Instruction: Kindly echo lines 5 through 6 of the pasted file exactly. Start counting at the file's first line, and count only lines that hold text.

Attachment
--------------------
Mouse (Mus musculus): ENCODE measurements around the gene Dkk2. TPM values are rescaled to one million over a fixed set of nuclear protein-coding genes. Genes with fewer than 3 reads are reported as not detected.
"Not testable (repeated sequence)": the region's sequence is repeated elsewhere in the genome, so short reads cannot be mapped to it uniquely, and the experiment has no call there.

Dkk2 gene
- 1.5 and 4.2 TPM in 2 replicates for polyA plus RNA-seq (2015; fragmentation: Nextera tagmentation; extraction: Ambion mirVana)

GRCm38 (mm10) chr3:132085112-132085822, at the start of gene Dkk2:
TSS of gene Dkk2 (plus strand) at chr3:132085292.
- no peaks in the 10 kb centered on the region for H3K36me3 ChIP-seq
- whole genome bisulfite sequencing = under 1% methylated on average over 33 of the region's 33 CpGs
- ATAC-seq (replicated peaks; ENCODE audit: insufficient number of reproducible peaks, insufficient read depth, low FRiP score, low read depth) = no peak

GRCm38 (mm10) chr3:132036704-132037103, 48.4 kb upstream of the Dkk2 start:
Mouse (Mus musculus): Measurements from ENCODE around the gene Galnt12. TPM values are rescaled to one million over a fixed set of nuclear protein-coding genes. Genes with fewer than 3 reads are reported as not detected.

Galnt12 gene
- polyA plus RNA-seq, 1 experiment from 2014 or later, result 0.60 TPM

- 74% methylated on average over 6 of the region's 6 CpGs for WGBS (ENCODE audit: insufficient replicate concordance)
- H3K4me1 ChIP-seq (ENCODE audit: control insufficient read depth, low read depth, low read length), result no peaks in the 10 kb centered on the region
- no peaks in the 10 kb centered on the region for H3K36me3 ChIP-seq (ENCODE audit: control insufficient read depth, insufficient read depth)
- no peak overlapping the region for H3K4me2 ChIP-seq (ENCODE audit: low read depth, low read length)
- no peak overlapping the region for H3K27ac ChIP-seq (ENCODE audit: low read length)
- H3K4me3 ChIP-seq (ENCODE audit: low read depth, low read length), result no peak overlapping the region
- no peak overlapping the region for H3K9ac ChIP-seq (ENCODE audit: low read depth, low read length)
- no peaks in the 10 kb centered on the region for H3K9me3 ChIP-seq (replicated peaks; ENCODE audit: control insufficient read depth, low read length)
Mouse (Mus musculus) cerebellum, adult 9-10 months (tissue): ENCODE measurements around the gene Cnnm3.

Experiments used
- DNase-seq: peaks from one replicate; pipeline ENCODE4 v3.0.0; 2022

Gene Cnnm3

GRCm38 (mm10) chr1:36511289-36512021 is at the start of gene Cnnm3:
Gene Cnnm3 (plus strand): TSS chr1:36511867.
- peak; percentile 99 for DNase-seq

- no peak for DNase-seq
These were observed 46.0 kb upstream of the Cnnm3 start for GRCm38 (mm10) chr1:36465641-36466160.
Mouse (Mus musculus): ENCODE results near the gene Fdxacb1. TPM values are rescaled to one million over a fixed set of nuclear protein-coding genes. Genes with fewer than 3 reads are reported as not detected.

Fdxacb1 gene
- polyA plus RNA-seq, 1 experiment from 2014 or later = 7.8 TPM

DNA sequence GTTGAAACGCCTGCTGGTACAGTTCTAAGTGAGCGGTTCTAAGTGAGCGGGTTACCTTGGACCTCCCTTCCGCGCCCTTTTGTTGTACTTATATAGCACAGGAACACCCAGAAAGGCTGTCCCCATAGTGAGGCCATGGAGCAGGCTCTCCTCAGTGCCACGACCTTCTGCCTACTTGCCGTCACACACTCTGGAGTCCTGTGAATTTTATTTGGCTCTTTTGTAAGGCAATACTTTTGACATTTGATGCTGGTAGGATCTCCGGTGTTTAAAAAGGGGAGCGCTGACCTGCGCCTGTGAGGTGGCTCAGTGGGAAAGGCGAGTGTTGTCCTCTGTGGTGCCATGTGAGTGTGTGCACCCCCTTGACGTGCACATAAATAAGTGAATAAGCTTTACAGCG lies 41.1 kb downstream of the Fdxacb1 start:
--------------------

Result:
GRCm38 (mm10) chr3:132085112-132085822, at the start of gene Dkk2:
TSS of gene Dkk2 (plus strand) at chr3:132085292.